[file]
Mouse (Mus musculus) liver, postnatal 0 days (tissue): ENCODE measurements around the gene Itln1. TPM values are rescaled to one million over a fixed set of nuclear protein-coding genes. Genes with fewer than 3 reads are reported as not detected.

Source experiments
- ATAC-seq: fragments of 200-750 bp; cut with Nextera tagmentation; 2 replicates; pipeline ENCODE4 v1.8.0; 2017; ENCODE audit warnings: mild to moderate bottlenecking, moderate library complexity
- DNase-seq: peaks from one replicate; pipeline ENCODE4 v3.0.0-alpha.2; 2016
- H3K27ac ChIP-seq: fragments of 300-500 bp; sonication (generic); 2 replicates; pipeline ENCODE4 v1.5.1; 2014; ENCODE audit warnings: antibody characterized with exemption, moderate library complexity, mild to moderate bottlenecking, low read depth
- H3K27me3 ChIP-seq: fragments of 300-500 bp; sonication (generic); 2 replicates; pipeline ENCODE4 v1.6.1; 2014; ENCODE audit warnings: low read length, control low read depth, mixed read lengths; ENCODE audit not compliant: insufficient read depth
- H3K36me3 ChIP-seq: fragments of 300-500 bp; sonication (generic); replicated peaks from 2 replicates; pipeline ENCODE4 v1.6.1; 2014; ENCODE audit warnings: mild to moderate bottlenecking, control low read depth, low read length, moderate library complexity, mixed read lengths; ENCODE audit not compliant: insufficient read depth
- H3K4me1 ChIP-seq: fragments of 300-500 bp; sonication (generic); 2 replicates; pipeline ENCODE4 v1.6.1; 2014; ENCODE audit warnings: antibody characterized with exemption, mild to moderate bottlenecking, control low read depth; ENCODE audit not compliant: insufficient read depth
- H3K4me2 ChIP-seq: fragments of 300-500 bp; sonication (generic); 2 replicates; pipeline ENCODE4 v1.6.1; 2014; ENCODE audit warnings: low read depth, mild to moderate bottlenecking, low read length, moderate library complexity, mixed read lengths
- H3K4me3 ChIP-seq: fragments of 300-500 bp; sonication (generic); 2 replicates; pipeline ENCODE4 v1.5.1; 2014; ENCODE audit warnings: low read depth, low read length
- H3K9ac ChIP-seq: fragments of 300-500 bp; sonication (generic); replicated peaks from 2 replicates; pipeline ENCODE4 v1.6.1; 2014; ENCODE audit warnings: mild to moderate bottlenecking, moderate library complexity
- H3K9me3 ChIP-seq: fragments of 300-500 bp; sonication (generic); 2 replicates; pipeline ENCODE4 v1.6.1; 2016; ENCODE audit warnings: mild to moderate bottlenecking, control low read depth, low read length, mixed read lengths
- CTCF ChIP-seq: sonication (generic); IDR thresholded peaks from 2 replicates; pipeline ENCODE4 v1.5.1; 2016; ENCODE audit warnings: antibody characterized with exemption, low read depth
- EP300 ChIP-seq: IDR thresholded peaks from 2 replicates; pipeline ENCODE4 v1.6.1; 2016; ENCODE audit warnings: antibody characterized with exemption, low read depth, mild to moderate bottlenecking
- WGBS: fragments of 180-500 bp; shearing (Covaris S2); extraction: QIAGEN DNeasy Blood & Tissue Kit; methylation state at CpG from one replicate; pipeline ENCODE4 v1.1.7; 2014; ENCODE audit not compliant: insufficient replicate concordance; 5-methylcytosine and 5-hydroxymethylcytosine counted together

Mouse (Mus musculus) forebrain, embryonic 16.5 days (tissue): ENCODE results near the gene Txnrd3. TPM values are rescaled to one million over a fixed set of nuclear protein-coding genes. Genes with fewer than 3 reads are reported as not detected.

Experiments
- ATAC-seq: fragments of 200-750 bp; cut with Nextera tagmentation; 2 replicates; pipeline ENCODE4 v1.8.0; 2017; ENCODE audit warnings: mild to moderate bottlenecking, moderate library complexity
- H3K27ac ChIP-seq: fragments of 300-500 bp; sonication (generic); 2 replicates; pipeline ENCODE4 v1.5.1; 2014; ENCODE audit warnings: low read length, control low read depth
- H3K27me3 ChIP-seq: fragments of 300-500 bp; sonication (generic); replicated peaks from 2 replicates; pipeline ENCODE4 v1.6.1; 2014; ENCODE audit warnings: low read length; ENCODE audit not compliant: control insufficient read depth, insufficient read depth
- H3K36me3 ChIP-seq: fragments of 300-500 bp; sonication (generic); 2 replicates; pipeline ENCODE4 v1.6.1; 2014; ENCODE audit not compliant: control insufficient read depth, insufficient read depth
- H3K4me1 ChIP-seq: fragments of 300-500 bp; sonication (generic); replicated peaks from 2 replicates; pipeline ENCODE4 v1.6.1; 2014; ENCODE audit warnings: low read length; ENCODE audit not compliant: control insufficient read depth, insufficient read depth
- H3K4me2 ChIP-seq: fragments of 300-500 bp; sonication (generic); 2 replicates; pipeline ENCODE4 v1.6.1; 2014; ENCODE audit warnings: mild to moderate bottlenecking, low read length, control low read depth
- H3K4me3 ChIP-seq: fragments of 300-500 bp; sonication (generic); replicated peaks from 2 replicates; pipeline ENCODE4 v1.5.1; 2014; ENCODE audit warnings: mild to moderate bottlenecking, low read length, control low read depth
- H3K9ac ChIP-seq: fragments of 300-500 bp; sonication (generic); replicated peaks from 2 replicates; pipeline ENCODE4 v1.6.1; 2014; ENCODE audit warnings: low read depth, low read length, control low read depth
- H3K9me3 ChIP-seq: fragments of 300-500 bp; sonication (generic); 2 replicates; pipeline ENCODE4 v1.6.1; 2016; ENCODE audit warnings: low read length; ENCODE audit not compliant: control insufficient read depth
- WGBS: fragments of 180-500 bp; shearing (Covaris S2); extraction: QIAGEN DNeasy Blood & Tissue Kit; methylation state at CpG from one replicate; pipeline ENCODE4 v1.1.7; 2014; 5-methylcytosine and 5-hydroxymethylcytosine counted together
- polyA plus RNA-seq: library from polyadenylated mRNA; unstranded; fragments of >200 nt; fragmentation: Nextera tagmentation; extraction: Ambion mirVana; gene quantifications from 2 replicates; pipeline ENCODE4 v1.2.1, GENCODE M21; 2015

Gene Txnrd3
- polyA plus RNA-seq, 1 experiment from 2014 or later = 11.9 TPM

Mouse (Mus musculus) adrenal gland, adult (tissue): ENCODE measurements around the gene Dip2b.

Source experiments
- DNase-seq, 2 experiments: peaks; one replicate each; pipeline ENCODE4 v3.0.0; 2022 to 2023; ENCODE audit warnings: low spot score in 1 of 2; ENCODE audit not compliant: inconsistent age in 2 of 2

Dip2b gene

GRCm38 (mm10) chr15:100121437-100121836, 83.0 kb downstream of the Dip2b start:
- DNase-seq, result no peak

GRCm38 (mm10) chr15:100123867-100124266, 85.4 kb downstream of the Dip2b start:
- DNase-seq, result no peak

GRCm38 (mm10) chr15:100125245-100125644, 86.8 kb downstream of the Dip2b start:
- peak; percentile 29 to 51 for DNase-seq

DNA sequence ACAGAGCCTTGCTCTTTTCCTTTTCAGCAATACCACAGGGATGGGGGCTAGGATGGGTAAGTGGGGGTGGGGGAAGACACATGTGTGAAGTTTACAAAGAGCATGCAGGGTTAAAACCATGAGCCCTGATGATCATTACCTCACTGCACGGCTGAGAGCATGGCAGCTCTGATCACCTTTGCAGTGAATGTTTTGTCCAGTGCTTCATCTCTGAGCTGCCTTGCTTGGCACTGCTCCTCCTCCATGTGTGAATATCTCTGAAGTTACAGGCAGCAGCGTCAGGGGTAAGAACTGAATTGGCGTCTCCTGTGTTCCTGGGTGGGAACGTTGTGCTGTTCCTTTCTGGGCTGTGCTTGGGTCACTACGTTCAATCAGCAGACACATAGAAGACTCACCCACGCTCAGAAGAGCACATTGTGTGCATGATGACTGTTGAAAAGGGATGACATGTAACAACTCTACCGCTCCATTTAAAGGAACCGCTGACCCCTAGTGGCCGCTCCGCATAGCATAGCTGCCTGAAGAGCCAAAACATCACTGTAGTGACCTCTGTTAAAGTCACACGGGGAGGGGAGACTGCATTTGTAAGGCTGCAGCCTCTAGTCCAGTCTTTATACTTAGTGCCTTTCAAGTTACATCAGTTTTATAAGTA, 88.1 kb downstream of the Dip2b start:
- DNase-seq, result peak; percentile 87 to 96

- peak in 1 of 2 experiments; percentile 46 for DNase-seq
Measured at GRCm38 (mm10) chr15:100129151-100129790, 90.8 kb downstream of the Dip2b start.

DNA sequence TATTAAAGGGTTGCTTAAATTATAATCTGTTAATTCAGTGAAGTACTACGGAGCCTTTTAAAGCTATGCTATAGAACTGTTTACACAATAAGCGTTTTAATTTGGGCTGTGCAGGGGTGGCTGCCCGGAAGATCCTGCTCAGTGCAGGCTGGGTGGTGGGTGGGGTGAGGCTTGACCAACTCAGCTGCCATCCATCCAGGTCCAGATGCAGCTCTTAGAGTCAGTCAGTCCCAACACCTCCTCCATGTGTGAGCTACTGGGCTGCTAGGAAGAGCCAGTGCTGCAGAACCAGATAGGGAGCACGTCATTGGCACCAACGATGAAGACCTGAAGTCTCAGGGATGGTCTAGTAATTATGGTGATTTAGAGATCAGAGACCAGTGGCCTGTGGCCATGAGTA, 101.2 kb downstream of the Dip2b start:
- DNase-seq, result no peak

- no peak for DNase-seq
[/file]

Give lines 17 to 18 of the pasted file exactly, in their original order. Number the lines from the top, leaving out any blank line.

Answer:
Experiments
- ATAC-seq: fragments of 200-750 bp; cut with Nextera tagmentation; 2 replicates; pipeline ENCODE4 v1.8.0; 2017; ENCODE audit warnings: mild to moderate bottlenecking, moderate library complexity